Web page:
* Written in response to “Kelo Is Not Dred Scott,” by Wesley W. Horton & Brendon P. Levesque [48 CONN. L. REV. 1405 (2016)], in which the authors discuss, in part, their view that negative reaction to Kelo v. New London diverts attention from the real problem of eminent domain abuse. In their opinion, Kelo leads to stronger judicial review of government claims of public purpose in all takings cases, rather than encouraging such abuse.
In this Essay, Attorney Hollister reflects on more than thirty years of involvement with eminent domain in Connecticut, primarily representing property owners. He asserts that Kelo was correctly decided, but notes that the exercise of eminent domain is ripe for misuse, and thus property owners require advocacy and judicial oversight to protect their rights. He summarizes Connecticut eminent domain procedure and analyzes the General Assembly’s 2007 Kelo-inspired amendments. The Essay then explains the importance in Connecticut of conducting a separate state law analysis of property owner rights when challenging eminent domain, particularly with regard to the "necessity" of the taking. The Essay discusses Emery v. City of Middletown, the first court case to test a municipality’s compliance with the 2007 amendments and in which Attorney Hollister, representing the property owner, obtained an injunction against the city’s proposed taking.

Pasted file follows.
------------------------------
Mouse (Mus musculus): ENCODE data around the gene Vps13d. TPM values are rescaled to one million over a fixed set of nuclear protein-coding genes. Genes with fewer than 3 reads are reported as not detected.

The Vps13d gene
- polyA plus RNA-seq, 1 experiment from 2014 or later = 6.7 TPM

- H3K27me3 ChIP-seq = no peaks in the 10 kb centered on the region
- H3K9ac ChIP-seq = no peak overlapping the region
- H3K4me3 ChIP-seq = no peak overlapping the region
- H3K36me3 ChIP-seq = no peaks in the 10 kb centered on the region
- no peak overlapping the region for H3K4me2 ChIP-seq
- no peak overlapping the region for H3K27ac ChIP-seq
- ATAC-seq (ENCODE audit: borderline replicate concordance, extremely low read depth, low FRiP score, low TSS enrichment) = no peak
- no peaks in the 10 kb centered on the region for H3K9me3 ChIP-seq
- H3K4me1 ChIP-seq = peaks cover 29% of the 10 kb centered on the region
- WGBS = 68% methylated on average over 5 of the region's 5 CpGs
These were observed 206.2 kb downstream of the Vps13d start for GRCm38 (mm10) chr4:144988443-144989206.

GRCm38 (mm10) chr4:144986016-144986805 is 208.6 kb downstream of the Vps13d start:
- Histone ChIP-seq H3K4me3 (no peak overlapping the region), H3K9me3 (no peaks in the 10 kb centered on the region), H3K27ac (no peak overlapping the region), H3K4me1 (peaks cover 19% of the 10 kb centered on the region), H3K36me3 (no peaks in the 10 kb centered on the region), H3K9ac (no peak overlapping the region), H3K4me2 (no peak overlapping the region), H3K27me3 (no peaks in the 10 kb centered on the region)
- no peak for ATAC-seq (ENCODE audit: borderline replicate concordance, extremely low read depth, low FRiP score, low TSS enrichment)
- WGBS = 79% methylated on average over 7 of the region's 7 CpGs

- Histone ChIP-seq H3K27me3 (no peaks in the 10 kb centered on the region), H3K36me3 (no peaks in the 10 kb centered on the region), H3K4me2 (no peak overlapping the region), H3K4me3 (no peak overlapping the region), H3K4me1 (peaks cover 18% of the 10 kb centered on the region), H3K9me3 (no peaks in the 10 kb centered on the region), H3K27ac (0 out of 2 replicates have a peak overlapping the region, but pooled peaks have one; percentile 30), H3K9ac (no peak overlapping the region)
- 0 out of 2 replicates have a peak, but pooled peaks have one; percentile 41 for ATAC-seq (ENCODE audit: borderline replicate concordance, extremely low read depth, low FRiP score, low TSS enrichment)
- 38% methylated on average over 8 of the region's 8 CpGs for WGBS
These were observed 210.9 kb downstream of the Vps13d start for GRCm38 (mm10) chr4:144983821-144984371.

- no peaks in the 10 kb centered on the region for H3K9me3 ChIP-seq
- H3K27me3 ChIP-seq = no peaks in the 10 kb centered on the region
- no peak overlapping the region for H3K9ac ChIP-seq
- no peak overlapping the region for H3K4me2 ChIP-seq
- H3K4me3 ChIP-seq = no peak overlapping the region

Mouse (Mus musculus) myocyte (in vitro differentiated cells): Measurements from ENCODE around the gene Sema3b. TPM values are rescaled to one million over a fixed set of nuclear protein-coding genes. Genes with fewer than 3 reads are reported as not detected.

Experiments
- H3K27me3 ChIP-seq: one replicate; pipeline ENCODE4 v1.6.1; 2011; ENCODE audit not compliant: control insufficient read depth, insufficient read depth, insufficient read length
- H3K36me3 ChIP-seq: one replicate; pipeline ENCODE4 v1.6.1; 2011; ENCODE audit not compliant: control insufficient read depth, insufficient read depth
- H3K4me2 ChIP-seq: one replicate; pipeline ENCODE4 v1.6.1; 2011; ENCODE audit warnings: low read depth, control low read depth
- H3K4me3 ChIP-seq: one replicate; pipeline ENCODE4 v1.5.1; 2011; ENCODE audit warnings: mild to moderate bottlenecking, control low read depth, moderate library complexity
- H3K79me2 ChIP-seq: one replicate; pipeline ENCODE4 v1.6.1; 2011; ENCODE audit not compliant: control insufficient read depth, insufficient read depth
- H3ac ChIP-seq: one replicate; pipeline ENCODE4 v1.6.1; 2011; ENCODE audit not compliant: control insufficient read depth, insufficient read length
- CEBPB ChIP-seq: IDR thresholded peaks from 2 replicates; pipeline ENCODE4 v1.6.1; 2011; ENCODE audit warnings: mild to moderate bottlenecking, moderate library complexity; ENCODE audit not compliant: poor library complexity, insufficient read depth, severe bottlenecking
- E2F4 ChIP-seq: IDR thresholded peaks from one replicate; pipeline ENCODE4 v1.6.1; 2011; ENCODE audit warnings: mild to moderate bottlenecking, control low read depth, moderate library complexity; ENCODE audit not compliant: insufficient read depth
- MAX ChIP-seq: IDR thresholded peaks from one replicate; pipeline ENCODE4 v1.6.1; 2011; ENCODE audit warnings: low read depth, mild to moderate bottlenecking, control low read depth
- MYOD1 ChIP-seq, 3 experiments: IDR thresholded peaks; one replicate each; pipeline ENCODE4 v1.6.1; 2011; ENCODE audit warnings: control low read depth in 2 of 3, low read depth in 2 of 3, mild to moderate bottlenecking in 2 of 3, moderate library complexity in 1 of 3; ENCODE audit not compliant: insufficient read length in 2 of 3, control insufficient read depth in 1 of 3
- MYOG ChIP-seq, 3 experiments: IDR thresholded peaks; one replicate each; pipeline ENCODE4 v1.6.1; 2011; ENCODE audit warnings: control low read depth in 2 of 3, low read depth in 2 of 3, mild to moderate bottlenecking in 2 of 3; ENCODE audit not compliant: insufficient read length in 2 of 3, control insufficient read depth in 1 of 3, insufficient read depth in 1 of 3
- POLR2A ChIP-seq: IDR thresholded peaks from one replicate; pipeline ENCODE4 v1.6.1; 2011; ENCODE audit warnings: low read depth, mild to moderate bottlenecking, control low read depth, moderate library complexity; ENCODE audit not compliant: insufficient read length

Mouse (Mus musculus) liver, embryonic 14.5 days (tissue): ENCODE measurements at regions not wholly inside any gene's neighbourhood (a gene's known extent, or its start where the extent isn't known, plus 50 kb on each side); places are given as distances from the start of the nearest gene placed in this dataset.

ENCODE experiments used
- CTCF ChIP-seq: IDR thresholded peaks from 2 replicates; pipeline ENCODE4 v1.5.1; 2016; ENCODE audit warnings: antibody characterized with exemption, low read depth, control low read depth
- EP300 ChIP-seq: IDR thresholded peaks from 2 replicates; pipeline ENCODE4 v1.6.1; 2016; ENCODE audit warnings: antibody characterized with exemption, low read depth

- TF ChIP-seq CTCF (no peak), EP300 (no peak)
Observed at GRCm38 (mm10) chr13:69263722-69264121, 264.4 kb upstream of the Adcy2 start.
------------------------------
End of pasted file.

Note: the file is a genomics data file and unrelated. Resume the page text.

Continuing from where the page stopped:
Read the full article here.
This article [Timothy S. Hollister, 48 CONN. L. REV. 1463 (2016)] reprinted with permission. Copyright © 2016 by the Connecticut Law Review, all rights reserved.